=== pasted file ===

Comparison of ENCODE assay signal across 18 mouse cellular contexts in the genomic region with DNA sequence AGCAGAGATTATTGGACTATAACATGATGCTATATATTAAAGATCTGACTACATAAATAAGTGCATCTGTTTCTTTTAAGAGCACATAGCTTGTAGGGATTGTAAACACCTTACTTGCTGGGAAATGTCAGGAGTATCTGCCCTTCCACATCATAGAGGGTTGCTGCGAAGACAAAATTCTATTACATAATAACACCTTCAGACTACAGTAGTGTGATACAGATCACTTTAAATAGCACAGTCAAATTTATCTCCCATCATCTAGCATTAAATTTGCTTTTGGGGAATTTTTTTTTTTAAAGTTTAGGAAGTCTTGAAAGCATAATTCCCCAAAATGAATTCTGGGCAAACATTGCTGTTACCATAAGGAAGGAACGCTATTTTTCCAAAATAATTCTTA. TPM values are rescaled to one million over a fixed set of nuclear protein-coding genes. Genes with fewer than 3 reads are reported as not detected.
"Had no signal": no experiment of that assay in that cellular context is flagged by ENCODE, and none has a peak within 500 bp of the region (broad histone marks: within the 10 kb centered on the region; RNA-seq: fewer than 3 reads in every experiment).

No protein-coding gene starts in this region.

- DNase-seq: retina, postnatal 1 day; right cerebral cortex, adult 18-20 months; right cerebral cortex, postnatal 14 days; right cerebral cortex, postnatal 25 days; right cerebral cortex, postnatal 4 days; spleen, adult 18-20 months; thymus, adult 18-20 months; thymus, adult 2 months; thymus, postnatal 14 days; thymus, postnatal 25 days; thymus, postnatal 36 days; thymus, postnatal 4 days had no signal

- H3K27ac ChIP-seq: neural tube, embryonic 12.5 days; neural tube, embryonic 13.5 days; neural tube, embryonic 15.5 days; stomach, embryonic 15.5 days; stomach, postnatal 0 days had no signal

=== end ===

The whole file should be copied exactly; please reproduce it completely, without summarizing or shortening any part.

Comparison of ENCODE assay signal across 18 mouse cellular contexts in the genomic region with DNA sequence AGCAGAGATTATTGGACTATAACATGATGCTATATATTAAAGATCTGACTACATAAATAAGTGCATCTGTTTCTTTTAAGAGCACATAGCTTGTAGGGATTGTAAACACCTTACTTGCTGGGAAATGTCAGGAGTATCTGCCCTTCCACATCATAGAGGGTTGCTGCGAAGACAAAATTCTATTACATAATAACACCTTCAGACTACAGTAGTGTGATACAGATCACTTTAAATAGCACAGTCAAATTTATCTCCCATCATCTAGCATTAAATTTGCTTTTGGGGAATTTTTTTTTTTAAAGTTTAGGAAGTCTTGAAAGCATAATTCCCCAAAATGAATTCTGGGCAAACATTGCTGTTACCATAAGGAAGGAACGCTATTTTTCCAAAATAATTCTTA. TPM values are rescaled to one million over a fixed set of nuclear protein-coding genes. Genes with fewer than 3 reads are reported as not detected.
"Had no signal": no experiment of that assay in that cellular context is flagged by ENCODE, and none has a peak within 500 bp of the region (broad histone marks: within the 10 kb centered on the region; RNA-seq: fewer than 3 reads in every experiment).

No protein-coding gene starts in this region.

- DNase-seq: retina, postnatal 1 day; right cerebral cortex, adult 18-20 months; right cerebral cortex, postnatal 14 days; right cerebral cortex, postnatal 25 days; right cerebral cortex, postnatal 4 days; spleen, adult 18-20 months; thymus, adult 18-20 months; thymus, adult 2 months; thymus, postnatal 14 days; thymus, postnatal 25 days; thymus, postnatal 36 days; thymus, postnatal 4 days had no signal

- H3K27ac ChIP-seq: neural tube, embryonic 12.5 days; neural tube, embryonic 13.5 days; neural tube, embryonic 15.5 days; stomach, embryonic 15.5 days; stomach, postnatal 0 days had no signal